"The Vitaphone Comedy Collection Volume 2 - Shemp Howard [1933-1937]" 2-disc DVD set from Warner Archive shows that the featured performer is much more than the fourth stooge in brother Moe's uber-famous comedy trio. The 21 roughly 15-minutes shorts in the collection nicely chronicle the solo career path of this vaudeville/slapstick master.
The set begins with a hysterical short titled "Gobs of Fun, which has two sailors battling a superior and competing for the affections of a woman who seeming has every sailor in her port. Lines such as a ribald response regarding a question of where to put a mop has this vaudeville production border on the risque burlesque genre, but it is still classic fun that is very clean by 2014 standards.
Howard's role in this one is confined to a bit a part as a night club patron who is seeking game.
Howard has a supporting role in the next film, which is titled "Daredevil O'Dare." This circus-themed outing has Howard playing a huckster at a circus that is exploiting the stupidity and naivety of a true man-child who runs away to join that enterprise.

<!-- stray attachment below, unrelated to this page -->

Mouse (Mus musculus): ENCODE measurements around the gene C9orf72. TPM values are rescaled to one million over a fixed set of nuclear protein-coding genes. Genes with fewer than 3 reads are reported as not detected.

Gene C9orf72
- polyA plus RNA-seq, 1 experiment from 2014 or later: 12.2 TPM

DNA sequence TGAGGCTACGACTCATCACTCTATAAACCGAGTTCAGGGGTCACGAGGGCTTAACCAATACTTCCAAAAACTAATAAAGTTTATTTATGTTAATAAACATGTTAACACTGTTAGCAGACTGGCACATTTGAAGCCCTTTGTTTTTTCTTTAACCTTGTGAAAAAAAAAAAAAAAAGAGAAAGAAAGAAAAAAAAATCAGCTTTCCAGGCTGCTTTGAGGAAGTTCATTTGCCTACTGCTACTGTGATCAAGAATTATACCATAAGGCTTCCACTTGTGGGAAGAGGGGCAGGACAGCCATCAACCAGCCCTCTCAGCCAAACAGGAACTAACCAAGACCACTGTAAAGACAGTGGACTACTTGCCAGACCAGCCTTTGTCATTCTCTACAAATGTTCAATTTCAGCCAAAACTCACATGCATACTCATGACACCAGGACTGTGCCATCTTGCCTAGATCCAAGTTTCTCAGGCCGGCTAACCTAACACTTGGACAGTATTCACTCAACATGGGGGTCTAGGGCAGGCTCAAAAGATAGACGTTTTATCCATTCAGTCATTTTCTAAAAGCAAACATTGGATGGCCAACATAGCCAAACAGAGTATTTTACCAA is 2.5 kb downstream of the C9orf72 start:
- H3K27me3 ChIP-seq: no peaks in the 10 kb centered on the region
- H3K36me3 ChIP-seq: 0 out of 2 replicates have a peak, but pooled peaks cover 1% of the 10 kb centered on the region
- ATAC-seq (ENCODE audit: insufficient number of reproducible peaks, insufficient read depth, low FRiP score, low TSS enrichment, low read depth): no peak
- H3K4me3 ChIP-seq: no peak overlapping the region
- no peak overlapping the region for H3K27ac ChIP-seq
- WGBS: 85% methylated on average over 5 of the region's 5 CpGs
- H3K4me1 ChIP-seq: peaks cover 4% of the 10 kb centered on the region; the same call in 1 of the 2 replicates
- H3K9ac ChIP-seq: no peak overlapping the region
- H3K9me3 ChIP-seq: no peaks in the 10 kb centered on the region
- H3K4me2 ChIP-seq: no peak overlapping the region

"My Mummy's Arms" is a particularly Stooge-like outing that gets Howard wrapped up in a quest for the heart of a woman who is accompanying her father on an Egyptian expedition. The comic interplay between Howard's character and his buddy/romantic rival as good, if not better, than anything that the Stooges produced.
The following clip, courtesy of YouTube, from this film provides a sense of its fun and the talent of Howard.
A series of shorts based on the Joe Palooka comic strip supplement the films that feature Howard playing one shot characters. Howard portrays the titular prize fighter's friend/manager/exploiter Knobby Walsh, which is a role that Jimmy Durante plays in the 1934 feature-length Palooka film.
The first of the seven Palooka shorts featuring Howard is aptly titled "For Pete's Sake" because the titular character plays a significant role in Palooka winning the fight that launches his career and the series of shorts. A train station manager who has the same lanky body, high-pitched voice, and nervous disposition of Don Knotts' Barney Fife on "The Andy Griffith Show" makes an already funny and clever movie hilarious.
The long and short of it regarding these offerings is that they provide a rare and special look at Howard's career outside his Stooge persona. They also make viewers lament the death of vaudeville.
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